Getting started with running can be a bit frustrating because it may take a while before you start to see some improvement. And just when it starts to get a little easier, you get the confidence to push your run a bit farther — and then it feels difficult again.
If you’re just getting started with running, try some of these endurance-building strategies. Just don’t go overboard: To avoid injury, you shouldn’t increase your weekly mileage by more than 10% each week.
1. Try a run/walk strategy.
Increasing your distance is more manageable if you do a run/walk combination. Try intervals of running for 5 minutes with a 1-minute walk interval. When that becomes too easy, continue to add minutes to your run intervals. If your goal is to eventually run continuously — don’t worry — you’ll slowly build the fitness and confidence to run long without walk breaks. And don’t beat yourself up about walking for part of the distance. There are lots of benefits to a run/walk approach, and many runners incorporate walk breaks into their training runs and races. To get started, try following a training schedule that uses a run/walk approach, such as this 30-Day Beginner Running Training Schedule.
2. Use the “talk test”.
Beginner runners should do their runs at a conversational pace, which means that you can very easily talk in complete sentences while running. If you’re gasping for air, you’re definitely going too fast. Slow the pace and you’ll find that you’ll be able to go longer.
3. Check your form.
If you’re not running with proper form, you may start feeling aches and pains that will make you want to throw in the towel. Make sure your shoulders are relaxed and back, so you’re not hunching over. If you’re leaning over, it will be harder to breath, which makes it more difficult to run. Your arms should be at your side, at a 90-degree angle. They should be rotating at your shoulder, not your elbow. Keep your hands in a relaxed fist, and make sure you’re not clenching them, since that can translate to tense arms, shoulders, and neck.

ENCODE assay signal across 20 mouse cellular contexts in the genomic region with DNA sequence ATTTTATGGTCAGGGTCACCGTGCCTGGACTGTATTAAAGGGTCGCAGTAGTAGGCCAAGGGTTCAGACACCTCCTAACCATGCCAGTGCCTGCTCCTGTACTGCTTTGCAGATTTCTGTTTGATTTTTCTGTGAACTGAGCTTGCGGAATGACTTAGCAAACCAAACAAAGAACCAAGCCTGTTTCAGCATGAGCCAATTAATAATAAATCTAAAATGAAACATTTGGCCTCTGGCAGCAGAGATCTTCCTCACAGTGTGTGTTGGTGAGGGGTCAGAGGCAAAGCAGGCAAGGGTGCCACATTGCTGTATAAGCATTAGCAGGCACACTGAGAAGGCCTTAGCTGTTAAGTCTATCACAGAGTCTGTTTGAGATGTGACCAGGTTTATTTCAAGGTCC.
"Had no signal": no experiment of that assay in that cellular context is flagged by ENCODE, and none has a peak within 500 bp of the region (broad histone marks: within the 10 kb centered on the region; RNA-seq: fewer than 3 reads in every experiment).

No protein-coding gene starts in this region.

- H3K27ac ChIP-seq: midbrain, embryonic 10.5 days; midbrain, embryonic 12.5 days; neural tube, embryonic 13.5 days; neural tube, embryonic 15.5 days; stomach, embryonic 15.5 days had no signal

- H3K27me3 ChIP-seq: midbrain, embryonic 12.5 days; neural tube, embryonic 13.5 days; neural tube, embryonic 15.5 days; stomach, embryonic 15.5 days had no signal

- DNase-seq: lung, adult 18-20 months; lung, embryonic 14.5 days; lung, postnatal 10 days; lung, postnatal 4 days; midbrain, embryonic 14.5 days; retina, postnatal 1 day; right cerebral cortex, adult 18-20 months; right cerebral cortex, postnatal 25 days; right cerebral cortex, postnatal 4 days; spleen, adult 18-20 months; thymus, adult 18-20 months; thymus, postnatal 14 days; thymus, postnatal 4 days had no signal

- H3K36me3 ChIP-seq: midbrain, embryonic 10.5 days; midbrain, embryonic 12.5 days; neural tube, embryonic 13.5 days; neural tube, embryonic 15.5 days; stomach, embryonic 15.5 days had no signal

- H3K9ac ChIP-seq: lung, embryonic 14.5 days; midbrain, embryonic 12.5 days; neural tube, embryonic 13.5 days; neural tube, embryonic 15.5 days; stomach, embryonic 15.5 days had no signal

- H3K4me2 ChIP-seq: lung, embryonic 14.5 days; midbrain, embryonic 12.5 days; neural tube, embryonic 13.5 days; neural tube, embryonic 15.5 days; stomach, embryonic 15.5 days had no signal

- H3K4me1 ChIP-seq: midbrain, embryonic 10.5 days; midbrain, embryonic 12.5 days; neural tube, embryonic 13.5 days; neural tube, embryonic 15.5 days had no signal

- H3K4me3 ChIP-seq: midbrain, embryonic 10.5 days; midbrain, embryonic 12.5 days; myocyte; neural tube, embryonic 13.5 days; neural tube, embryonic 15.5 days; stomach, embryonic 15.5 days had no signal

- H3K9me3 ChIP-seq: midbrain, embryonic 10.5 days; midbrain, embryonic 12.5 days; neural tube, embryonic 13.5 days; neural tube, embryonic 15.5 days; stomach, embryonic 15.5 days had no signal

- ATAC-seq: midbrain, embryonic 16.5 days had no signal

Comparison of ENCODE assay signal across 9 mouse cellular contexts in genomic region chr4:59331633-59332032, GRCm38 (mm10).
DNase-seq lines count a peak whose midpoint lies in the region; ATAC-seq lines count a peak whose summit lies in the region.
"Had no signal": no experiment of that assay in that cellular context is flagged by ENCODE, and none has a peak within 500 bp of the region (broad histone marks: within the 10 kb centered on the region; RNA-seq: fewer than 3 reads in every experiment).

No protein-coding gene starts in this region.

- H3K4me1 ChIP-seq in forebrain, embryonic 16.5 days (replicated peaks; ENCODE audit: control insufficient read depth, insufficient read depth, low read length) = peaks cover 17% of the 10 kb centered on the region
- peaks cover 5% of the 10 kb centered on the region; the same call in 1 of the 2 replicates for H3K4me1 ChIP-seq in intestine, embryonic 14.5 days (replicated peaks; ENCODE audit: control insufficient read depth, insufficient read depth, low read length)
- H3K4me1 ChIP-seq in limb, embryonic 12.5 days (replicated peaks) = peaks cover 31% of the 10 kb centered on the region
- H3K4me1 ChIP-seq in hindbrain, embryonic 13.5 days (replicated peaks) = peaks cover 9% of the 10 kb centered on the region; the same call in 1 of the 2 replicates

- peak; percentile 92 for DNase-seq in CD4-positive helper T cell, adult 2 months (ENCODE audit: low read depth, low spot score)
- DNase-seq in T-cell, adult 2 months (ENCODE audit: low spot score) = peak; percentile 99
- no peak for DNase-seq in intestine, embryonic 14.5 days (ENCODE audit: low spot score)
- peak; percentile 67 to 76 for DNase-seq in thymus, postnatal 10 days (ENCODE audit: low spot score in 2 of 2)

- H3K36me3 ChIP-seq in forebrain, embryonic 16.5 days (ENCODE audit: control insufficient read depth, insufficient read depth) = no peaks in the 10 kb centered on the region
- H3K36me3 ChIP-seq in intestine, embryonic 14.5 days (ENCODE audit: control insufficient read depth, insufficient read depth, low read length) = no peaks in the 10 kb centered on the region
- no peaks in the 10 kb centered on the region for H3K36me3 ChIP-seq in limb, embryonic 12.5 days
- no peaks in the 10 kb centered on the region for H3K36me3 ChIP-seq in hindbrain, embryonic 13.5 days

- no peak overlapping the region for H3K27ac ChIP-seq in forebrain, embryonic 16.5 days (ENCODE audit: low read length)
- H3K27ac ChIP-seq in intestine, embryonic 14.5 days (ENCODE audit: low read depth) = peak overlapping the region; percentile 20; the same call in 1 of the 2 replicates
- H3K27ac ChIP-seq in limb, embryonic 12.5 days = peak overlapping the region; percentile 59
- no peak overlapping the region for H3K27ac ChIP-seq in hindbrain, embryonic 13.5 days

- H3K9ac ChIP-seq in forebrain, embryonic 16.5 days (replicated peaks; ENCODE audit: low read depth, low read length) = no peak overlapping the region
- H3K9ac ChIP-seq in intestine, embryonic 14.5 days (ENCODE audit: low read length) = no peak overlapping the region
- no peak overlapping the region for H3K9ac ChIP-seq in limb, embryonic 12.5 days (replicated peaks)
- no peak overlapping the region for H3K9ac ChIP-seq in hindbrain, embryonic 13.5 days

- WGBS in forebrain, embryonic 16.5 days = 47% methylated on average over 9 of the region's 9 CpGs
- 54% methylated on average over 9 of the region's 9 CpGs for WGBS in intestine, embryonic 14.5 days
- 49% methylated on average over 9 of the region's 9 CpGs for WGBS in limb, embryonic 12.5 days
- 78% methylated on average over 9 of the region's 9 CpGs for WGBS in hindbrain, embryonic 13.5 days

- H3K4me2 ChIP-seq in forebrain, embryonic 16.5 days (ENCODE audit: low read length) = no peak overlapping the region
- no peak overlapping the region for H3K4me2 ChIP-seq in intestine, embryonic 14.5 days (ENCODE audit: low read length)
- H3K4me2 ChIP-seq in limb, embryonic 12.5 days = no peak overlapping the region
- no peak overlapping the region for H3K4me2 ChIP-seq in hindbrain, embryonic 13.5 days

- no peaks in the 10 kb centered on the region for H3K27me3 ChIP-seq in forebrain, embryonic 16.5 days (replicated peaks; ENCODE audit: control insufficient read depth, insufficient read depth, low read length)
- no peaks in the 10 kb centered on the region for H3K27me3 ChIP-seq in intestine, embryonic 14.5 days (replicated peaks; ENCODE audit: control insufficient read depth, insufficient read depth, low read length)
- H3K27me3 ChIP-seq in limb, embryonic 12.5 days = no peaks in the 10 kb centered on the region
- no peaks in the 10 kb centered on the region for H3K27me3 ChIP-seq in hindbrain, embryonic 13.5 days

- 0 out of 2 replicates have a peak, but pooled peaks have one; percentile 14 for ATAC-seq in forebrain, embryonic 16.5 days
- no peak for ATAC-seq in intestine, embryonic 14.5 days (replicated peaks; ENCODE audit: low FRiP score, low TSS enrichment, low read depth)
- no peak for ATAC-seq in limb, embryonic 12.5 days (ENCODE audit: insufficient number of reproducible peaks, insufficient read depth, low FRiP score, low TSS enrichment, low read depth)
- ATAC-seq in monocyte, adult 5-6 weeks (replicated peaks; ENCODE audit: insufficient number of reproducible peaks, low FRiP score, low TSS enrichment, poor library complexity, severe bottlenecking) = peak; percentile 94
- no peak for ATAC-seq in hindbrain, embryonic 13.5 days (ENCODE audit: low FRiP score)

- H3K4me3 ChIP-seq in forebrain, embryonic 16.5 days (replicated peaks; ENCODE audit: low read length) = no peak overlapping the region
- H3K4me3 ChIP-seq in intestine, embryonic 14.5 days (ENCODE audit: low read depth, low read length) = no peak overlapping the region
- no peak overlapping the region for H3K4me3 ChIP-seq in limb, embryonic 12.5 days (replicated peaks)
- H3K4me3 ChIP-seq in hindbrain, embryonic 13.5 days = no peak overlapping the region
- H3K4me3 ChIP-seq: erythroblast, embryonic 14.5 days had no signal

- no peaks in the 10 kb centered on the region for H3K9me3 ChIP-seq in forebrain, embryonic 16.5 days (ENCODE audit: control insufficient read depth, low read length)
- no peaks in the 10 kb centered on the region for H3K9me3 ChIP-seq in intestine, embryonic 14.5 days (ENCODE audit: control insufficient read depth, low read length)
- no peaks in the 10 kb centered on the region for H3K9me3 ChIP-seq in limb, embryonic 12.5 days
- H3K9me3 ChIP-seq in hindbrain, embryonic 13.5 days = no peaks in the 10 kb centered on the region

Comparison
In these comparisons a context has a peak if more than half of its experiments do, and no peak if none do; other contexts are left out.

4. Set mini-goals.
Choosing short-term goals to work toward can also help with the mental challenges of running longer. Your goals can be as simple as running to the next mailbox or lamp post. Once you reach it, pick a new target. It may feel like a lame goal but, who cares? As long as it keeps you going, it’s serving its purpose.
5. Run more frequently.
Some runners expect great progress with just one to two runs a week, but it’s going to take more than that to improve your endurance. Slowly (and therefore safely) add more short runs to your weekly plan, so you increase your number of running days. Try doing one- or two-mile runs (or another distance that works for your current ability and fitness level) five day a week. After doing that for a couple of weeks, you’ll be surprised at how easy it will be to add some more miles to one of those runs.
6. Do some hills.
Running hills helps build lung endurance, as well as muscle strength. If you typically run at 0% or 1% incline on the treadmill, bump up the incline for some short intervals during your run. Or find a short hill outside and do a few repeats during your run.
7. Add strength training.
Strength training helps your muscles and joints handle the stresses of running. You’ll be able to run longer before your muscles start getting fatigued. Even with just two or three 15- to 20-minute strength-training sessions a week, you’ll build more muscle mass and notice a difference. You’ll also find that you’ll be more injury-resistant and recover more quickly from your runs.